The republic’s political class seems determined to distance their nation from its Catholic legacy, but there are signs of pushback against some of the recent changes to Irish society.
The Republic of Ireland is currently considering constitutional changes that would further erode its Catholic heritage — but things were very different not so long ago.
When the future Pope St. Paul VI was an official at the Vatican’s diplomatic service in 1946, he confided in the then Irish ambassador to the Holy See, Joseph Walshe, his view that “you are the most Catholic country in the world.”
The remark pleased Walshe very much, and he cabled back to the Ministry for External Relations in Dublin that he believed Ireland’s relationship with the Holy See was of “a very special character.”
The then Irish prime minister, known as the Taoiseach, was the towering Irish-American Éamon de Valera.
A former leader in the 1916 rebellion against British rule, de Valera rejected the peace treaty with Britain in 1921 because the six northeastern counties of Ireland would remain under British rule, and legislators in the new Irish Free State would be bound to swear an oath to the British monarch.
De Valera, though a Catholic and a Third Order Carmelite, had been excommunicated because of his opposition to the treaty and his role in the 1922-1923 Irish Civil War, during which his republicans were eventually defeated and reluctantly took the political path.
By 1932, de Valera was at the height of his power and the once-imprisoned subversive was elected Taoiseach. Five years later, in 1937, his vision for Ireland was copper-fastened when his new constitution was adopted in referendum.
The document sought to reflect the prevailing Catholic culture of the recently independent state.
But, if Pope Paul VI would no longer recognize the Catholic idyll he marveled at in the post-war gloom of Europe, Éamon de Valera, who died in 1975, would certainly find contemporary Ireland a strange place.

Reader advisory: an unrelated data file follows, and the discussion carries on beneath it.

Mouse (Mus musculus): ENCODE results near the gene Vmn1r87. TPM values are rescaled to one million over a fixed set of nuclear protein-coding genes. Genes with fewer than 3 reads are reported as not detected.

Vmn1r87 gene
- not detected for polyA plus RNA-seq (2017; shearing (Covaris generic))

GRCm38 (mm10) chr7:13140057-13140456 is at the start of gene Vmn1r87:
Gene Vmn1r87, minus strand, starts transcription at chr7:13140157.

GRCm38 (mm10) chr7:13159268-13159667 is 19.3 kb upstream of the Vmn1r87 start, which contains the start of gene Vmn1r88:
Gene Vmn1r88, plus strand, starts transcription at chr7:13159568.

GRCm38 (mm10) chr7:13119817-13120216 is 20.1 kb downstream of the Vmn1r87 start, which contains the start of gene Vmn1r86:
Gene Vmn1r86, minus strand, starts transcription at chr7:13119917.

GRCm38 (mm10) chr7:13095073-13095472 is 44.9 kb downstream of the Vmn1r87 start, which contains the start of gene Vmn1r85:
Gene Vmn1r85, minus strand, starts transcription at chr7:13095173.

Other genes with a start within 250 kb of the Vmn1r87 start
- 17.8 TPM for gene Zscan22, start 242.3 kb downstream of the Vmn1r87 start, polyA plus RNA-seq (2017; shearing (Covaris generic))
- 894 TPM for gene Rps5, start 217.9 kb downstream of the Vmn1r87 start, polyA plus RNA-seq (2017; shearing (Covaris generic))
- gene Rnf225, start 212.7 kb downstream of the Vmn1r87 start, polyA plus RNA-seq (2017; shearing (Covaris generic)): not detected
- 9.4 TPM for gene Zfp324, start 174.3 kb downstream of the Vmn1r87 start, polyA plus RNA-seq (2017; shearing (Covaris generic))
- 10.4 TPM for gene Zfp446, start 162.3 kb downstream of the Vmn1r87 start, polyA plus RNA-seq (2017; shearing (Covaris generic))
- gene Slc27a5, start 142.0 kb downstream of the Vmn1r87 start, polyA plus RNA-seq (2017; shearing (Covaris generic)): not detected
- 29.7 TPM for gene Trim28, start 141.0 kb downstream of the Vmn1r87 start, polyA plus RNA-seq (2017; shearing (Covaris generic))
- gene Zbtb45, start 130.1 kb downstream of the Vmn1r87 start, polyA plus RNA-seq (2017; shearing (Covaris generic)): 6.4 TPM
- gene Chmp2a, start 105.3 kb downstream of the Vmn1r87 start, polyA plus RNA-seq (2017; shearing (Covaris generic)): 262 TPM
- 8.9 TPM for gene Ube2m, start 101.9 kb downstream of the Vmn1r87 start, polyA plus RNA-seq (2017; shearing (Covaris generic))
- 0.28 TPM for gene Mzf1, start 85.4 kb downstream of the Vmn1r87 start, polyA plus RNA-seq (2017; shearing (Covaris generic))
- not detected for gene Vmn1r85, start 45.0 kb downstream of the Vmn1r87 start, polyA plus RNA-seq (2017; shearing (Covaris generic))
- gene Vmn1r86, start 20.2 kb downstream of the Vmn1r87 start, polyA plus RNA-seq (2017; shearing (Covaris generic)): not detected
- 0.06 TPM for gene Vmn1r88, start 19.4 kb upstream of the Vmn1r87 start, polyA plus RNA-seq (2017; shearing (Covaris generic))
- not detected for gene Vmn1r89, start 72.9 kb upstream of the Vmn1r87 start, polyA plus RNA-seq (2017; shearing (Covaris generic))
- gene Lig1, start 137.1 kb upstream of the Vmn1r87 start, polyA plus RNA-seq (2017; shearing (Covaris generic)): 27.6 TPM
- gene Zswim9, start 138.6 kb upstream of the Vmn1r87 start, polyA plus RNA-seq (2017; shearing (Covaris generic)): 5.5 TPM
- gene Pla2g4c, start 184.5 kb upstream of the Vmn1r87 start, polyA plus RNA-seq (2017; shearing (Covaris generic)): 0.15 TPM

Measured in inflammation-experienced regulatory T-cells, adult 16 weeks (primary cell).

The current government — an uneasy coalition between Civil War rivals Fianna Fáil and Fine Gael, with the addition of the Green Party — announced Dec. 5 that it wanted to make more changes to the Irish Constitution, to broaden the definition of the family via a referendum. An accompanying referendum would ask voters to delete an existing constitutional provision upholding the role of stay-at-home mothers.
Irish Taoiseach Leo Varadkar announced Dec. 5 that if the family referendum passes, the document will change the definition of the family to being either “founded on marriage or on other durable relationships.”
It’s further proposed to remove the reference to marriage as the institution upon which the “family is founded.”
This move comes just eight years after Ireland became the first country in the world to legalize same-sex civil marriage via a referendum, after voters opted by a nearly 2-1 majority to redefine marriage in the constitution as between two people “without distinction as to their sex.”
More was to come. In 2018, voters opted to legalize one of the most permissive abortion regimes in Europe, overturning a pre-independence ban on abortion and removing constitutional protection for the unborn by an even bigger margin.
As 2023 draws to a close, figures from the Health Service Executive reveal that the country now has around 10,000 abortions per year.
David Quinn, CEO of the pro-family think tank the Iona Institute, has warned that the proposed new referendum on redefining the family to include relationships other than marriage would be a “further downgrading of the importance of marriage to society.”
Quinn told the Register that he would see the rewording as “indicating that the state does not see any special value in the institution of marriage.”
In a separate vote, citizens will be asked whether they want to delete the so-called “mothers-in-the-home” section where the document currently “recognizes that by her life within the home, woman gives to the state a support without which the common good cannot be achieved.”